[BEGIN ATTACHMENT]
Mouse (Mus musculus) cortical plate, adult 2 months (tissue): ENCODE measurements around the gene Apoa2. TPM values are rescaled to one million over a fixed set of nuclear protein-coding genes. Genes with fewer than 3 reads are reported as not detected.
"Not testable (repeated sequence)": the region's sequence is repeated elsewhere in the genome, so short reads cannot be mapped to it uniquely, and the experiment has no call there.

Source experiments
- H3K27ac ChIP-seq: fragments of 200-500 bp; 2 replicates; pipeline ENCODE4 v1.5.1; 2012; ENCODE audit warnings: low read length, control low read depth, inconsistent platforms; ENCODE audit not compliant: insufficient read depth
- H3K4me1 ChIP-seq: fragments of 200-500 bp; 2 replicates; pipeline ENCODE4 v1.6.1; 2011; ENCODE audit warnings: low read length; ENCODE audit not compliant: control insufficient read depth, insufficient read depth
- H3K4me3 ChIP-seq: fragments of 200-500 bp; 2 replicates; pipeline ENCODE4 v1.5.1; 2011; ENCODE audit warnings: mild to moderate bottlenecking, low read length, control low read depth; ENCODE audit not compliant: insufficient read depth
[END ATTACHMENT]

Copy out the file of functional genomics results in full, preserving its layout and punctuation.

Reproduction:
Mouse (Mus musculus) cortical plate, adult 2 months (tissue): ENCODE measurements around the gene Apoa2. TPM values are rescaled to one million over a fixed set of nuclear protein-coding genes. Genes with fewer than 3 reads are reported as not detected.
"Not testable (repeated sequence)": the region's sequence is repeated elsewhere in the genome, so short reads cannot be mapped to it uniquely, and the experiment has no call there.

Source experiments
- H3K27ac ChIP-seq: fragments of 200-500 bp; 2 replicates; pipeline ENCODE4 v1.5.1; 2012; ENCODE audit warnings: low read length, control low read depth, inconsistent platforms; ENCODE audit not compliant: insufficient read depth
- H3K4me1 ChIP-seq: fragments of 200-500 bp; 2 replicates; pipeline ENCODE4 v1.6.1; 2011; ENCODE audit warnings: low read length; ENCODE audit not compliant: control insufficient read depth, insufficient read depth
- H3K4me3 ChIP-seq: fragments of 200-500 bp; 2 replicates; pipeline ENCODE4 v1.5.1; 2011; ENCODE audit warnings: mild to moderate bottlenecking, low read length, control low read depth; ENCODE audit not compliant: insufficient read depth